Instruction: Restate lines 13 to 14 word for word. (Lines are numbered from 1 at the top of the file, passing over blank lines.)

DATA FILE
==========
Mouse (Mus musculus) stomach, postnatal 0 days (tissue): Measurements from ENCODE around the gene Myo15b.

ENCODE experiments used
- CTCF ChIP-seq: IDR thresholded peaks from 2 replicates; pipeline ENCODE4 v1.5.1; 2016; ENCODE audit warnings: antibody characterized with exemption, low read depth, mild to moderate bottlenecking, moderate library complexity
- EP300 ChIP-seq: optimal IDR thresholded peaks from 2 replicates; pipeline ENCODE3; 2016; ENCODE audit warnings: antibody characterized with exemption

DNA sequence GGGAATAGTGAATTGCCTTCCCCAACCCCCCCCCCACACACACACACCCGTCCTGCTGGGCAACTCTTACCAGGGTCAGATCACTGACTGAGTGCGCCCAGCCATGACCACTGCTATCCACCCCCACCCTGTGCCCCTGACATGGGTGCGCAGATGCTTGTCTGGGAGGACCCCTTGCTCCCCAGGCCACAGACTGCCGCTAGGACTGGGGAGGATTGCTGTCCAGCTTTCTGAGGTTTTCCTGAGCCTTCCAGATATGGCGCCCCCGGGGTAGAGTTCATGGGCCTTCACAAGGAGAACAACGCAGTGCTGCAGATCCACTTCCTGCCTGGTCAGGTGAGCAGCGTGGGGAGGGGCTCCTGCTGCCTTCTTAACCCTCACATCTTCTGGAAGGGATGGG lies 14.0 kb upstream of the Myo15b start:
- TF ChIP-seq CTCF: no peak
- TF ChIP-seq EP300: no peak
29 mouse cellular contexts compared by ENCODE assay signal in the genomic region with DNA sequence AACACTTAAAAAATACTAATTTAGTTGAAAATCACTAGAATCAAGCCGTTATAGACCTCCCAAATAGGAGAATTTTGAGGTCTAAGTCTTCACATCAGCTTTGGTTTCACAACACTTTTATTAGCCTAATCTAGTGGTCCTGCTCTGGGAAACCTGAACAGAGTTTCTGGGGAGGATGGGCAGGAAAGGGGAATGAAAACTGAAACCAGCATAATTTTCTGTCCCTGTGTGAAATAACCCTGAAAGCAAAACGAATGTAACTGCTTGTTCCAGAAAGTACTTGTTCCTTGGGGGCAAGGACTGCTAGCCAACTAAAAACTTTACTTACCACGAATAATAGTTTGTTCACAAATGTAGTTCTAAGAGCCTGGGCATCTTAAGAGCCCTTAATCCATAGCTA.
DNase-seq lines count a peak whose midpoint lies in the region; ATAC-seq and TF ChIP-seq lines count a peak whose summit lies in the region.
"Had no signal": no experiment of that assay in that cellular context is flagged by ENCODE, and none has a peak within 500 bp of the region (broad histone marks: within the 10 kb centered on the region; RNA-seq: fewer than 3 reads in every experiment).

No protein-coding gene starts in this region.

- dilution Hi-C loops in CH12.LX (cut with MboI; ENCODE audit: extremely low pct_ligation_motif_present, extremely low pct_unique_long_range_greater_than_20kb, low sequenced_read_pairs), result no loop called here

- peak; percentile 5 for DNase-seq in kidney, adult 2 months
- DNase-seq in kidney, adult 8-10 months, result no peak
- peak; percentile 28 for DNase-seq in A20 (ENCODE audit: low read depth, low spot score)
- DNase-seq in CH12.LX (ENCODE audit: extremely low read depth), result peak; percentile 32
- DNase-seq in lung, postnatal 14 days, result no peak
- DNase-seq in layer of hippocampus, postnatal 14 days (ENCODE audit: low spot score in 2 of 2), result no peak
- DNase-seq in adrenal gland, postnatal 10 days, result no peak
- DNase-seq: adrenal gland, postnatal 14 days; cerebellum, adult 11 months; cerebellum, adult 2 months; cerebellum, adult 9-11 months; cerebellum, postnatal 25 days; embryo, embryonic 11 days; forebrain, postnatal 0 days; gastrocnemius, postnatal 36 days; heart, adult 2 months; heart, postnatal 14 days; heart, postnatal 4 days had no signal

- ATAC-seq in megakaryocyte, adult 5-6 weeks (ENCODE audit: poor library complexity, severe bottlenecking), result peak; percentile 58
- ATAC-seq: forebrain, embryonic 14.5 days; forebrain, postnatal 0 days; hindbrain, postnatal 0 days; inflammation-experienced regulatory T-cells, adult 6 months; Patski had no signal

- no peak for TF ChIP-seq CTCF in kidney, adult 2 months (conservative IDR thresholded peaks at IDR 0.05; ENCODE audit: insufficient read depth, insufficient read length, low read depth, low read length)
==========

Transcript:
- peak; percentile 5 for DNase-seq in kidney, adult 2 months
- DNase-seq in kidney, adult 8-10 months, result no peak